Shotgun Review

From New York: Kiki Smith: Sojourn

By Lea Feinstein September 15, 2010

In Toraja, Indonesia, sculptors carve tau tau’s –wooden effigies of the dead that watch over loved ones and ensure a successful harvest. Kiki Smith invokes similar powerful spirits in her installation Sojourn at the Brooklyn Museum. She portrays departed family members as sentinel figures in cast aluminum and in life-sized drawings which are big as bed sheets and transparent as skin. The sculptures, with their enigmatic, generalized features, relate back to the works of Marino Marini and Giacomo Manzu.

Primarily Sojourn depicts the arc of a woman’s life, and is meant to reflect the symbolism of the creative process. Steeped in Catholicism and European art history from an early age, Smith draws on traditional scenes from the Christian liturgy. She casts her own mother as the main character in a visitation and annunciation in aluminum (Annunciation, 2008.) In the lovely life-size drawings, Quickening, and Quickening Also, both from 2009, she is round-bellied and beatific. Mother, 2009 is a Pieta, in which an older woman with cropped hair and lined face cradles the prone figure of a dead man. In Words pass through me now, 2010, the pose is repeated, but the prone figure is a young woman with Kiki’s features. Most powerful of all are the entombment works in the last gallery. A dying old woman in hospital garb, her hands and feet desiccated and limp, is depicted in Mortal, 2007, a series of woodblock prints. With great economy, they evoke a pathos similar in feeling to the German Expressionists. A pine coffin lies open on a table, glass flowers sprouting from its floor, and empty chairs made of papier-mache are scattered beside the walls like so many mourners.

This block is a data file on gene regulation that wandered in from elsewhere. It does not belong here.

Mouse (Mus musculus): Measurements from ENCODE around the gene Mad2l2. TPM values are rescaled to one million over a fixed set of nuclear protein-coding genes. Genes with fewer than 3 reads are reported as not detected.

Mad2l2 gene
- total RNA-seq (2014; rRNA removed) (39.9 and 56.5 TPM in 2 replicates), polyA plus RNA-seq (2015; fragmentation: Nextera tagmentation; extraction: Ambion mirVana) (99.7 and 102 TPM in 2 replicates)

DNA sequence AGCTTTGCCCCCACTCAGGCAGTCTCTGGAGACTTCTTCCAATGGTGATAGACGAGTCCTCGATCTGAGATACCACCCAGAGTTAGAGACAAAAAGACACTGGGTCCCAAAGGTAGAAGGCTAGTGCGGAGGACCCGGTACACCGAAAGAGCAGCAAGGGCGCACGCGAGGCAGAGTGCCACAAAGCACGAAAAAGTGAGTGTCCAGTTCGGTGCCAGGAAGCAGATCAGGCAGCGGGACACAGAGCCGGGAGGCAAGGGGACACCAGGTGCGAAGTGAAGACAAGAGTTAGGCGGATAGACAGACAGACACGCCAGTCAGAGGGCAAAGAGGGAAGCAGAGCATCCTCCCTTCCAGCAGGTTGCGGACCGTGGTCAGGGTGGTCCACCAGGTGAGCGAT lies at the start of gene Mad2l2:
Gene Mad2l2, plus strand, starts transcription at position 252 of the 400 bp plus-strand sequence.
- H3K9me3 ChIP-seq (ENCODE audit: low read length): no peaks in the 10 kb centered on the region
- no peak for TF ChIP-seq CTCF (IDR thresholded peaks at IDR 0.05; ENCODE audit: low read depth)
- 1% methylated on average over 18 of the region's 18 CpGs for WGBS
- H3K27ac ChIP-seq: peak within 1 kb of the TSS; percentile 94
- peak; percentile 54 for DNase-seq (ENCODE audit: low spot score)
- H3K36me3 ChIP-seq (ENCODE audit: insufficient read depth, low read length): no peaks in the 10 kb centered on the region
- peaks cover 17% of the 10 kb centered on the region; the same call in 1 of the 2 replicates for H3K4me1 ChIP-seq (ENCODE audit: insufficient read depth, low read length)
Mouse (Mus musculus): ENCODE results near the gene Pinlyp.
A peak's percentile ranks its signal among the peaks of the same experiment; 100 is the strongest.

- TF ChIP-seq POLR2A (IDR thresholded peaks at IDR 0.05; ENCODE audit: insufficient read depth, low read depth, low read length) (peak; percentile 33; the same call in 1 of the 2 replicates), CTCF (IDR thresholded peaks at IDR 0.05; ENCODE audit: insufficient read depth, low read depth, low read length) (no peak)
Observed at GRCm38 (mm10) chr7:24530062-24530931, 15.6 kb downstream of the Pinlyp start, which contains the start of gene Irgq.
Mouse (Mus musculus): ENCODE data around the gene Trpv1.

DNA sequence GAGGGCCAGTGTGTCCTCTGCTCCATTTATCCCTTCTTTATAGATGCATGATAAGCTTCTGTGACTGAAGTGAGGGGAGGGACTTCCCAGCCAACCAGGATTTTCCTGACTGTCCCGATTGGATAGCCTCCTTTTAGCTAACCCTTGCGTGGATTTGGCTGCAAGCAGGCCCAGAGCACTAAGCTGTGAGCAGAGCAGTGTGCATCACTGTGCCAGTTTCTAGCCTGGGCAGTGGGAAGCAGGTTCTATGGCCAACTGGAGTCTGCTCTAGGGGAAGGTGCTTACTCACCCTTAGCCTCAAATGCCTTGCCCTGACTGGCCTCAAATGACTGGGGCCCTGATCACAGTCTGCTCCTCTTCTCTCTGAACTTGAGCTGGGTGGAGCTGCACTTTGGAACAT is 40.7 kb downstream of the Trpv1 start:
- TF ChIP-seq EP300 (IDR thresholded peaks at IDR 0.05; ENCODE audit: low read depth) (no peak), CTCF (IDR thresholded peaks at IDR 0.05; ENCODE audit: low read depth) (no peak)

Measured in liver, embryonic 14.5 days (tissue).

Kiki Smith Sojourn Installation view- Gallery 6A
All artwork: © Kiki Smith, Courtesy The Pace Gallery, New York
Photo Courtesy the Brooklyn Museum

Repeated, similar depictions suggest that Smith used transfer techniques or projection, as well as direct drawing. She has said of her use of repetition, “I think there’s a spiritual power in repetition, a devotional quality, like saying rosaries.” 1 But repetition for its own sake has a numbing effect, and the show would have benefited from stringent editing.

In this work, we sense that for Kiki Smith, the physical act of drawing—stroking the paper with pencil or crayon—not only creates the contours of each portrait, but functions like touching; lovingly recreating the faces and bodies of the departed ones.



Kiki Smith: Sojourn was on view at the Brooklyn Museum from February 12 through September 12, 2010.





1. Zelmati, J.: "Kiki Smith collection premiers at MOMA". The Daily Princetonian, December 11, 2003

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